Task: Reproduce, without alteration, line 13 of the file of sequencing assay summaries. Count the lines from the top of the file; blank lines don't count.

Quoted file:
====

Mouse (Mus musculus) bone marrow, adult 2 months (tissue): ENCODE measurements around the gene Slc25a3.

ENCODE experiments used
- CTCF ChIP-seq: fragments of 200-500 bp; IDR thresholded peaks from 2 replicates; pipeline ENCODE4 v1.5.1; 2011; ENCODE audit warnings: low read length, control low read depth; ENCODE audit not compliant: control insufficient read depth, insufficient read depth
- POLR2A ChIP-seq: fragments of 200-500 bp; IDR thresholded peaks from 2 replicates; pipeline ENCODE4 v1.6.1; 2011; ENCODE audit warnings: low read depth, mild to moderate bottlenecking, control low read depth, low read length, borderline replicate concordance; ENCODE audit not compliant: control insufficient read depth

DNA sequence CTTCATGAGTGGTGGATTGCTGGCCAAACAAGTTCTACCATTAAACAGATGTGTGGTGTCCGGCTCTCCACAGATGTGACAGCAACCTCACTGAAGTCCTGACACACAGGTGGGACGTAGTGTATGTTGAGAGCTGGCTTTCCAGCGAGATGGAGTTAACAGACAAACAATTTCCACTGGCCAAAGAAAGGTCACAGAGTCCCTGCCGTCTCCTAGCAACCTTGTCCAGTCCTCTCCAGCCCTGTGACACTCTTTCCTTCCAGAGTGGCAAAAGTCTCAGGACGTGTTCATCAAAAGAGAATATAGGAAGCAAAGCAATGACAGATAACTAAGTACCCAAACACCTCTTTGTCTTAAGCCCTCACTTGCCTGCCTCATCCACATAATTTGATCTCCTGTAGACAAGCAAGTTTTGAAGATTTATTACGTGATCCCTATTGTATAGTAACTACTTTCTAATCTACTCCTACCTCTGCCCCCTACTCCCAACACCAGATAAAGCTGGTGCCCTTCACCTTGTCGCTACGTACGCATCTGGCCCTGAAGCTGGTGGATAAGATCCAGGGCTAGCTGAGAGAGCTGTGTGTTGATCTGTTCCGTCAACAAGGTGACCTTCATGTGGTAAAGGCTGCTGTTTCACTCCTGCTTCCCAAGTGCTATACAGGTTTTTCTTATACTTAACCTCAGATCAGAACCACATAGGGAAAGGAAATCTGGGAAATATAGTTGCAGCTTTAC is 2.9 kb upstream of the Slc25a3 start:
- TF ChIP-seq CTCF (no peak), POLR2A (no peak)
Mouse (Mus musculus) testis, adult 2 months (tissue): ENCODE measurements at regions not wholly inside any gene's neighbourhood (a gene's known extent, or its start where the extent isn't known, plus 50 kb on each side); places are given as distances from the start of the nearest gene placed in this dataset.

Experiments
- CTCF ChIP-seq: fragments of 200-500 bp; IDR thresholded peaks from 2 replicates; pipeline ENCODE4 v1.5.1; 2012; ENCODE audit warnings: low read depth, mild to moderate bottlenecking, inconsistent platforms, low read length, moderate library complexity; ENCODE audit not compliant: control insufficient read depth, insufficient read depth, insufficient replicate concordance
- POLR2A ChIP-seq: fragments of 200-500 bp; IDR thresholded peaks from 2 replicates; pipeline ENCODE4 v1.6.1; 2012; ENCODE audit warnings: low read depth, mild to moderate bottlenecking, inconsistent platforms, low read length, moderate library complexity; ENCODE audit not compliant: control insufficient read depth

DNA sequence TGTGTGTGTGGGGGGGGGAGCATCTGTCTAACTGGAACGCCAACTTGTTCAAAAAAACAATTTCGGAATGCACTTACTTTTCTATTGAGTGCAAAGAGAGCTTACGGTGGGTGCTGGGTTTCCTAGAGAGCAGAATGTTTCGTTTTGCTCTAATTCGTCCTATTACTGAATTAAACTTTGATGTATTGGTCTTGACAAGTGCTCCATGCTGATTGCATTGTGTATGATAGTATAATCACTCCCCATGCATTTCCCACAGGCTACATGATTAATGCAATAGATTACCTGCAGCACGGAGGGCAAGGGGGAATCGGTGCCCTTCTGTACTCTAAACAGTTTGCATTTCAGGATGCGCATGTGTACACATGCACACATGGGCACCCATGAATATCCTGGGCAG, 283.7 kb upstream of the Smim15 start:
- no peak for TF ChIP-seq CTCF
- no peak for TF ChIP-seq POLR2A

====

- no peak for TF ChIP-seq POLR2A